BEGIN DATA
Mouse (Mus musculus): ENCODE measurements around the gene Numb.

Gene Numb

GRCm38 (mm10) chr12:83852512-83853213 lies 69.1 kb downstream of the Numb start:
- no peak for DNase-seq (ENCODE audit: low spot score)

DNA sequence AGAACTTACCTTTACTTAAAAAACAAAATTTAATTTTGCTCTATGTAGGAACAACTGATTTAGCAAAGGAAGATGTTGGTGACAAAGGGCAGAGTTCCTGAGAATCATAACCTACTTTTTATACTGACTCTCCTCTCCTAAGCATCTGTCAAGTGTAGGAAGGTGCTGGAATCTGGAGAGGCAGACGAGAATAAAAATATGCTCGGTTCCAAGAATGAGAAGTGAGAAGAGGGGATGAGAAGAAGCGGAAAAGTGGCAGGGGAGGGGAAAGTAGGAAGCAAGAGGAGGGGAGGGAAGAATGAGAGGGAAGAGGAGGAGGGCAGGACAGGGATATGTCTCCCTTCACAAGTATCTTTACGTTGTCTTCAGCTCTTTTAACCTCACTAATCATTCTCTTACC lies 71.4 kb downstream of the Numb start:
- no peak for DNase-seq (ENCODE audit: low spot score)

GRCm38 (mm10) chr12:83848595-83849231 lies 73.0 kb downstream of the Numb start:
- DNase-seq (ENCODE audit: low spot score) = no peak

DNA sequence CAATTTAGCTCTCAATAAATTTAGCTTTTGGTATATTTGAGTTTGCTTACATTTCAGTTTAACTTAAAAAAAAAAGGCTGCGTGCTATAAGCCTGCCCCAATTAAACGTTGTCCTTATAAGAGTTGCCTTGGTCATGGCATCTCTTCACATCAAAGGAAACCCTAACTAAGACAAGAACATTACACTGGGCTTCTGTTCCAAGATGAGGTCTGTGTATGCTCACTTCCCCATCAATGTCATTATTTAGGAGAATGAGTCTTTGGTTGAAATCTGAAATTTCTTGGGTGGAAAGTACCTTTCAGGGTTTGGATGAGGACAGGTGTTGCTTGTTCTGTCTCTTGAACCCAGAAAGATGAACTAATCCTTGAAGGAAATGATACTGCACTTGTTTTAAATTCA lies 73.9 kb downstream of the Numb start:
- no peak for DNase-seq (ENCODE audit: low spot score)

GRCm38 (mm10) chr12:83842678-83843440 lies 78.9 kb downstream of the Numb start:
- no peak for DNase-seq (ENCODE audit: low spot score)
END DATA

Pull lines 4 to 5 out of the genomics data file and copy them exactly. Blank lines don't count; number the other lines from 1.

- no peak for DNase-seq (ENCODE audit: low spot score)

DNA sequence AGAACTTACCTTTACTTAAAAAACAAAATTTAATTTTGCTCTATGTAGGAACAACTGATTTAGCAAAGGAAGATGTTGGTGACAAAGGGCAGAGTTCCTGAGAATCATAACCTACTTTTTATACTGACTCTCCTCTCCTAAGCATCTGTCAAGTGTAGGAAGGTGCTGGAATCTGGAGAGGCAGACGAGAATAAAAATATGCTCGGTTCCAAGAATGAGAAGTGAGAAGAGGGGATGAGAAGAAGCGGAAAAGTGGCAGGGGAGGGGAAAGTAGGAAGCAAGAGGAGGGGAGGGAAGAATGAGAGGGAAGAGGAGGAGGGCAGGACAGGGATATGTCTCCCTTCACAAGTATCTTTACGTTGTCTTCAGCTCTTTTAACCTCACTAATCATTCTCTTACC lies 71.4 kb downstream of the Numb start: